This was the second meeting of the East Lothian & Berwickshire Soil & Nutrient Network and the focus was on ‘soil organic matter and organic manures’.
Donald Dunbar, SAC Consulting, opened the event with a review of the soil health tests that had been undertaken at Bielgrange. This set the scene for the remainder of the meeting with the other guest speakers.
Ian Bingham, SRUC Crop Research, gave a detailed presentation covering nitrogen, explaining that all crops need an input of fertilizer to yield well and to meet market requirements, but some are more efficient than others. These are some data comparing N use on farm in the UK. Sugar beet and potatoes are more efficient than cereals at both capturing N and also converting it to yield. So we need to try and improve that. Not only do crops types differ, there is huge variation in the NUE between sites and years. Ian then went on to discuss the cereal crop demand and how we can influence the Nitrogen Use Efficiency of plants, with particular reference to trail works undertaken looking at oats and barley.
Ian’s take-home messages are:
- cereal crop demand for nitrogen is from early spring growth to stem extension, then it declines.
- Recent trial work has shown that plant breeding has selected varieties that have better nitrogen uptake and utilisation.
- Oats are more efficient than other cereals at extracting nitrogen from the soil and is a reason why nitrogen recommendations are 30kgN less than barley.
- AHDB spring barley project showed highest yield came from split application of nitrogen between seedbed and 3rd leaf emerged.
- Trial results in spring barley show that grain nitrogen content is being diluted by higher yielding varieties.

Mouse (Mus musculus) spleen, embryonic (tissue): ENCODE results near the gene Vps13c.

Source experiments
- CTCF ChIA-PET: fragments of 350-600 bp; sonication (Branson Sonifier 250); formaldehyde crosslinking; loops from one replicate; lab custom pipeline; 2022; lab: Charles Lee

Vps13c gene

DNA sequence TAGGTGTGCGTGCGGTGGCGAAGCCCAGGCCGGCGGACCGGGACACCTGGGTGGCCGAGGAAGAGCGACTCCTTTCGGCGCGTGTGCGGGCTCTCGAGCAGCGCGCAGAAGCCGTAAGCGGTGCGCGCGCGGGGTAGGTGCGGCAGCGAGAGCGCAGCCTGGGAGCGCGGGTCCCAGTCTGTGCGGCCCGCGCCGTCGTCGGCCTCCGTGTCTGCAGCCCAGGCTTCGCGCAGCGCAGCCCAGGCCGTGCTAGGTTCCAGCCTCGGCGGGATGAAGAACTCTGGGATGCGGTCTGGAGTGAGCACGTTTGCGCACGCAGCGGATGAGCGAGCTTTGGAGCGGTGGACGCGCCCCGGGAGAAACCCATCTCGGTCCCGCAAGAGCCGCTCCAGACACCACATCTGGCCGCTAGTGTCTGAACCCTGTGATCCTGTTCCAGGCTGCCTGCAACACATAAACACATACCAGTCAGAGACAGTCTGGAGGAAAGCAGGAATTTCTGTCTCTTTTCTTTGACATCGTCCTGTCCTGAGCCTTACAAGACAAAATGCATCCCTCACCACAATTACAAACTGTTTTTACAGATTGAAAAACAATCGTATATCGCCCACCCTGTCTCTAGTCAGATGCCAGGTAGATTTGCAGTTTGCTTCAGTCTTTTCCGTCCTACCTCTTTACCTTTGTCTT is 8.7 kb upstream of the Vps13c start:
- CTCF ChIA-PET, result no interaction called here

Audrey Litterick, Earthcare Technical, was next to take the floor. Audrey’s presentations focused on the importance of organic matter in soil and the benefits of bulky organic fertilisers e.g. dungs, slurries, digestates, biosolids, and composts. Audrey stressed the importance of soil organic matter (SOM), citing that “We now know that soil organic matter is vitally important if we are to have healthy, functional soils”, explaining that soils with a higher SOM are more resilient, primarily because they tend to have better soil structure. Ways in which the SOM can be increased is to incorporate more bulky organic manures; growing green manures or cover crops which are then incorporated into the soil; undertake min-till or no-till management to prevent soil damage and/or by reducing losses by minimising intensive cultivations and choosing not to grow crops where cultivations or harvest are likely to result in soil damage. For the second part of her presentation, Audrey expanded on the benefits of bulky organic manures such as slurries, dungs, digestates, composts, and biosolids as fertilisers and soil conditioners. Testing your manure is critical to knowing exactly what you are applying as a nutrient, It is important that nutrients applied meet crop demand and Audrey encouraged the use of free to download and use software programmes to help with this (Planet/Manner). Application methods and timings can also impact the nutrient value available to your crops; this was demonstrated by looking briefly at a recent piece of research undertaken to look at ammonia losses from the use of broad spreading; trailing shoe and shallow injection applications. As the Scottish Government are reviewing the Clean Air Strategy for Scotland, it is anticipated that farmers will face a greater focus on reducing their ammonia emissions – carefully considering liquid organic fertiliser applications will be one way that the emissions can be reduced. The benefit of such reductions of ammonia will mean an increased availablity of Nitrogen for use by the crop.